For the first time in years, Maryland is experiencing a revival in its manufacturing sector, in large part due to the burgeoning maker movement. Originally established as a weekend meetup by hackers to build and tinker with robots and model planes, the sheer popularity of the one-time small maker events quickly grew into a full-fledged movement. Now, designers and entrepreneurs collaborate on their personal passions in maker spaces ranging from testing and scaling their products to building new, innovative prototypes.
With a significant drop in manufacturing jobs in the U.S., many people believe these traditional jobs will never return, but with support from the Maker Movement, it is possible for "an industrial revival in the U.S. that brings back economic growth, opportunity, and decent jobs for the blue collar workers." Soon, the Maker Movement will be able to provide education, skills, and jobs to allow workers to succeed in an entrepreneurial based world. Because of the rapid advancements in software, 3D printing, and accessible ways to create prototypes a ‘democratization of manufacturing’ is lying dormant but ready to blossom at America’s front steps. Through classes, easy access to technology and equipment, and increased problem solving skills, the Maker Movement’s potential in manufacturing is limitless.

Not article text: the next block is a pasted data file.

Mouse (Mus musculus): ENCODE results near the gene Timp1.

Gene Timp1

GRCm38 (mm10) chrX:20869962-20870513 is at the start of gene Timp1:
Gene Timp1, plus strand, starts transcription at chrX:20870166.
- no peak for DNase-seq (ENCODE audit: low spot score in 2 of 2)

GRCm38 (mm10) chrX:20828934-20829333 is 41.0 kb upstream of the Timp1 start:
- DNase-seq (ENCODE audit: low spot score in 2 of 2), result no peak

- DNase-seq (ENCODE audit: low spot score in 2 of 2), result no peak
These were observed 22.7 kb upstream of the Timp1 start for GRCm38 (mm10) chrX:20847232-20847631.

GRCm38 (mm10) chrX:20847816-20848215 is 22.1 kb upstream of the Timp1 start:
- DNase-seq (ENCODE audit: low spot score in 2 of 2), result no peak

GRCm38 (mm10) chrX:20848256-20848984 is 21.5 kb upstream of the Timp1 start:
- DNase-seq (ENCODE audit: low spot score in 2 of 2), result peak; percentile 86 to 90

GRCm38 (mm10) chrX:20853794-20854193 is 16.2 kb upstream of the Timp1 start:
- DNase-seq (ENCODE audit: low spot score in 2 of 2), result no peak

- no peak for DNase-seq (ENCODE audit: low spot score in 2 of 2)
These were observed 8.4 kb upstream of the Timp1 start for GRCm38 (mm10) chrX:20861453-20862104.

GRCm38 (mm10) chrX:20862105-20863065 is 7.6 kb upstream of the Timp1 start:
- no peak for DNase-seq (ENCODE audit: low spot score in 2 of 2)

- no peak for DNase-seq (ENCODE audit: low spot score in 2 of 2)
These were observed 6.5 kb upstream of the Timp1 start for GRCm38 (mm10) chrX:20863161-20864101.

In order to support the Maker Movement and its growing influence on manufacturing, we must allow the maker community to self-organize, engage local institutions and labs, experiment with new forms of training and education, and identify the best maker spaces. With the belief that the “next generation of manufacturing wisdom is more likely to bubble up from local experiments instead of tickling down from legacy institutions,” we agree and believe in the Maker Movement to move communities toward a tech driven future with relevant, purposeful, and well-paying skills.